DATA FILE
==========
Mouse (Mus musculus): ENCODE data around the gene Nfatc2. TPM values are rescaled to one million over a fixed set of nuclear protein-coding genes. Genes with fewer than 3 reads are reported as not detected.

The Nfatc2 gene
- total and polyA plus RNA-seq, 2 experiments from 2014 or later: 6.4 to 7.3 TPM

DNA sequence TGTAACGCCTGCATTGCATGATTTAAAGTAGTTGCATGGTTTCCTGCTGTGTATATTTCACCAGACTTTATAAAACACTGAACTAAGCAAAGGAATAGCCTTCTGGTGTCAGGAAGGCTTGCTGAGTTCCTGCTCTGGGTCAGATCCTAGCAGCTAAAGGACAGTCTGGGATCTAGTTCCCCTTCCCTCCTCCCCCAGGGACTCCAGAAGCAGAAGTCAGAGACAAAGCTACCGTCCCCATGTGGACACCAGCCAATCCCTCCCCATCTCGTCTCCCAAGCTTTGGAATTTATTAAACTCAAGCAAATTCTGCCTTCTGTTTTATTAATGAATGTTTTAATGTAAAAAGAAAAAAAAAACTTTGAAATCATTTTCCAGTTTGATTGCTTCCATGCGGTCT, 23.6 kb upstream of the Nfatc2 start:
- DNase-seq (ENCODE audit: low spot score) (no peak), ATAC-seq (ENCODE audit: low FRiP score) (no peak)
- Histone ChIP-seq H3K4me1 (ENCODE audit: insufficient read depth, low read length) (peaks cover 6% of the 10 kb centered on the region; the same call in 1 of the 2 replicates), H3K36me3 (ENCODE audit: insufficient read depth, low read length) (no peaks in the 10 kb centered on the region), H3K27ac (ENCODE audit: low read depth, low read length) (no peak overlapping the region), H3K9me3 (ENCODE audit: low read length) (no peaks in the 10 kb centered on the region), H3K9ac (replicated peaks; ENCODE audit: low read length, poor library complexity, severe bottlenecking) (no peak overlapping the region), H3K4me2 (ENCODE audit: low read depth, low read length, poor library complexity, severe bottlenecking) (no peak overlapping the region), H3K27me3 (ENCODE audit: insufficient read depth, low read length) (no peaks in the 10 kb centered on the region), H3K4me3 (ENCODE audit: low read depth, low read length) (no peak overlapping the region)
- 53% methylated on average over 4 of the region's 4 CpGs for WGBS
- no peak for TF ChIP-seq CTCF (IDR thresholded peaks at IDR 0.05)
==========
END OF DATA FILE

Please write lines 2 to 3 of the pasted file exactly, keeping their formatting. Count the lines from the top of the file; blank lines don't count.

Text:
The Nfatc2 gene
- total and polyA plus RNA-seq, 2 experiments from 2014 or later: 6.4 to 7.3 TPM